The characteristic temperatures can be adjusted by slight changes in the composition of the alloy and through thermo-mechanical processing. In nickel-titanium shape memory alloys, for example, Af can be changed from above about 100° C. to below about −100° C. The shape recovery process can occur over a range of just a few degrees or exhibit a more gradual recovery over a wider temperature range. The start or finish of the transformation can be controlled to within several degrees depending on the desired application and alloy composition.
  • [0058]
    Exemplary shape memory alloy materials include nickel-titanium based alloys, indium-titanium based alloys, nickel-aluminum based alloys, nickel-gallium based alloys, copper based alloys (e.g., copper-zinc alloys, copper-aluminum alloys, copper-gold, and copper-tin alloys), gold-cadmium based alloys, silver-cadmium based alloys, indium-cadmium based alloys, manganese-copper based alloys, iron-platinum based alloys, iron-palladium based alloys, and so forth. The alloys can be binary, ternary, or any higher order so long as the alloy composition exhibits a shape memory effect, e.g., change in shape, orientation, yield strength, flexural modulus, damping capacity, superelasticity, and/or similar properties. Selection of a suitable shape memory alloy composition depends, in part, on the temperature range of the intended application.
  • [0059]
    Some ferromagnetic materials (e.g. certain Ni—Mn—Ga alloys) undergo substantial change in dimension (e.g. 10% strain) when subjected to a magnetic field. This dimension change takes place via a shear-like mechanism (de-twinning) involving co-operative rearrangement of the crystal structure within the element such that no inter-atomic bonds are broken in the process. Therefore, the deformation is reversible and the material can be reverted to its unstrained form by the application of an opposing magnetic field or external force. Such materials are known as Ferromagnetic or Magnetic Shape Memory Alloys (F/MSMA). The ability of an external magnetic field to magnetize an F/MSMA element and thereby induce a change in its dimensions is the basis for using these materials as actuators. F/MSMAs also exhibit the reverse effect. If an F/MSMA element is deformed in a magnetic field, the magnetization of the element changes. This affects the magnetic field and/or the magnetic permeability of the F/MSMA. Therefore, F/MSMAs can also be used as sensors.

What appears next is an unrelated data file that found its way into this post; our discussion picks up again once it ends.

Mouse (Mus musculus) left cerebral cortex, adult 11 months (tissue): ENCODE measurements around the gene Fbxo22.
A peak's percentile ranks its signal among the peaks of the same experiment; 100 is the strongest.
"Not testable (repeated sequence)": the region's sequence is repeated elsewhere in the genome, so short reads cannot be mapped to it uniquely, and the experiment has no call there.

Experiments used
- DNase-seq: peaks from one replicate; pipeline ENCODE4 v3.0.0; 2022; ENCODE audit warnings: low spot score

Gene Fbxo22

• [0060]
    A typical F/MSMA actuator comprises a F/MSMA element, a core (usually ferromagnetic), electric current carrying coils that produce the actuating magnetic field, and a means of reversing the magnetic field induced deformation. Springs that oppose the field-induced deformation of the F/MSMA element are commonly used to return the element to its un-actuated configuration after the magnetic field is switched off. The reversal of the deformation can also be accomplished by using a permanent magnet-induced biasing field that opposes the field produced by the actuator coils, by rotating the actuating magnetic field through 90 degrees, by using two opposing F/MSMA elements, etc.
  • [0061]
    F/MSMAs exhibit the shape memory effect and superelasticity that are associated with thermally activated SMAs. However, unlike thermally activated SMAs, the dimension change induced by a magnetic field in F/MSMAs takes place when the material is completely in the martensite phase. As there is no concomitant phase change, the change in dimensions in a magnetically-activated F/MSMA is much faster than in thermally-activated SMAs e.g. due to the constraint imposed by the slower cooling process SMA actuators can typically be operated in the 0-10 Hz range, whereas F/MSMA actuators can typically be operated in the 100-1000 Hz range. F/MSMAs are known to have excellent fatigue resistance. Elements of this material have shown little degradation in performance after 108 cycles.